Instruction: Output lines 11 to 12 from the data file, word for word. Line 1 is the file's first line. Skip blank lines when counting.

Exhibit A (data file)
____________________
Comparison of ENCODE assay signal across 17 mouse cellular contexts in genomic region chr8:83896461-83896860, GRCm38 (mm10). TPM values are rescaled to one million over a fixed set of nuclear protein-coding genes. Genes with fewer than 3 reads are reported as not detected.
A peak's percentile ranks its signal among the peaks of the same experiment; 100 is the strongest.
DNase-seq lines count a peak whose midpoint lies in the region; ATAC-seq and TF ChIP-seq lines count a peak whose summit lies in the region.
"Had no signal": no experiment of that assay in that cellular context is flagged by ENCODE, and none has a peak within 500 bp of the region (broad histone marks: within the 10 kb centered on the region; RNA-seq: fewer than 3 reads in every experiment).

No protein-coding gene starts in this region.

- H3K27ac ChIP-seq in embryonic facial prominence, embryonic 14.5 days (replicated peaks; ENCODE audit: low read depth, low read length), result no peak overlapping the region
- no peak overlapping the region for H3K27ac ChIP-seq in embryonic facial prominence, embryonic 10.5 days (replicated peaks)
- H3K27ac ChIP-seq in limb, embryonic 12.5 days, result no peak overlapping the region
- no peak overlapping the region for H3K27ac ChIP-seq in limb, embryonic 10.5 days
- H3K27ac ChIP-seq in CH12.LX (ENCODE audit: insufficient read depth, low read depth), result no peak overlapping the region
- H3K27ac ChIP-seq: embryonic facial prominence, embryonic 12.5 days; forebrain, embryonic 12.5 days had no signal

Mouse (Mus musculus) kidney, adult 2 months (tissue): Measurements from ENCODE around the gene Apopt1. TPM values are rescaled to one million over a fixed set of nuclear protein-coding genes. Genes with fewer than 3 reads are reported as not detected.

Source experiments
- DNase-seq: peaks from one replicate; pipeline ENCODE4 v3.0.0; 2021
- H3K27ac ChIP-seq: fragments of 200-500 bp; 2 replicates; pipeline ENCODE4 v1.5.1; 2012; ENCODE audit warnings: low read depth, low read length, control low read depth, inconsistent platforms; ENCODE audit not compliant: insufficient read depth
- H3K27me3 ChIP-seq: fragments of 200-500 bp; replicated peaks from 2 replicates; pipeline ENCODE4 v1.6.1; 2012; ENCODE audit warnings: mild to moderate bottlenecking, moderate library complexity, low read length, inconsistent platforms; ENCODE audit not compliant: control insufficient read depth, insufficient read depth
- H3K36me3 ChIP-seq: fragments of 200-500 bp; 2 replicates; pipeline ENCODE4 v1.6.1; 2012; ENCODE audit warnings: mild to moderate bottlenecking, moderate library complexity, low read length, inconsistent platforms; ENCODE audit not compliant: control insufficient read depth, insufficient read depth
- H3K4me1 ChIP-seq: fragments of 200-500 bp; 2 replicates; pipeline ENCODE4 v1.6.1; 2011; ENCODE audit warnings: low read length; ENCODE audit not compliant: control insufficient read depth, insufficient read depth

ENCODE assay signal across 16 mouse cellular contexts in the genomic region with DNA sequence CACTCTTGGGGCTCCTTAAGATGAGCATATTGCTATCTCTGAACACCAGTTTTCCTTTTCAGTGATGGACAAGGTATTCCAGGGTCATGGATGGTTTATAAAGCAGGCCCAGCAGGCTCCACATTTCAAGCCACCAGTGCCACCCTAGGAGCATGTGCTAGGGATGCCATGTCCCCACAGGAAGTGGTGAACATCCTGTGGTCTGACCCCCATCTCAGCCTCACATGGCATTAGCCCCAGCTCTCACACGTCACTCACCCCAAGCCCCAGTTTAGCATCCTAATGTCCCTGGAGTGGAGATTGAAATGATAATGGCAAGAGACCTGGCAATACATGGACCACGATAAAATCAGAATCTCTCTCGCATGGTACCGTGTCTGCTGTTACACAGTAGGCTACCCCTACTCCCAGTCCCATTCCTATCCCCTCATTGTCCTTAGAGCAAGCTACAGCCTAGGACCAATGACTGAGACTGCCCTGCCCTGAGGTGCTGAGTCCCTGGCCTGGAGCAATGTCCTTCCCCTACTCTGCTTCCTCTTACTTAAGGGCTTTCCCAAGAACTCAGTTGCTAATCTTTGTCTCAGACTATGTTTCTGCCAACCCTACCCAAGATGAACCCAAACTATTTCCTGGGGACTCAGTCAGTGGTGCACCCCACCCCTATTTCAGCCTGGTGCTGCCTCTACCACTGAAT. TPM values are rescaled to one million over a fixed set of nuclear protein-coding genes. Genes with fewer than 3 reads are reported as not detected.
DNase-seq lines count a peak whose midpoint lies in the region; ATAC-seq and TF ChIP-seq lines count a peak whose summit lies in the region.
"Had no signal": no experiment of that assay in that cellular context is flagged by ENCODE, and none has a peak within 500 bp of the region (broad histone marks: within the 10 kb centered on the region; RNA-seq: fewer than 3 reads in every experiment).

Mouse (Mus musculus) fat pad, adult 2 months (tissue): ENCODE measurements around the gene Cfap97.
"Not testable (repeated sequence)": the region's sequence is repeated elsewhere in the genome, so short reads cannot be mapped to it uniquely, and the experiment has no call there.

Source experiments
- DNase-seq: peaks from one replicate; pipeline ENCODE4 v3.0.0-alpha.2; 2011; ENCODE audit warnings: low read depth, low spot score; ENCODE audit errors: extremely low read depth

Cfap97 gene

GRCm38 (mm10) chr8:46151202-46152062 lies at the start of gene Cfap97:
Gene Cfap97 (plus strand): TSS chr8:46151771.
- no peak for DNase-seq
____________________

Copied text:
- H3K27ac ChIP-seq: embryonic facial prominence, embryonic 12.5 days; forebrain, embryonic 12.5 days had no signal

Mouse (Mus musculus) kidney, adult 2 months (tissue): Measurements from ENCODE around the gene Apopt1. TPM values are rescaled to one million over a fixed set of nuclear protein-coding genes. Genes with fewer than 3 reads are reported as not detected.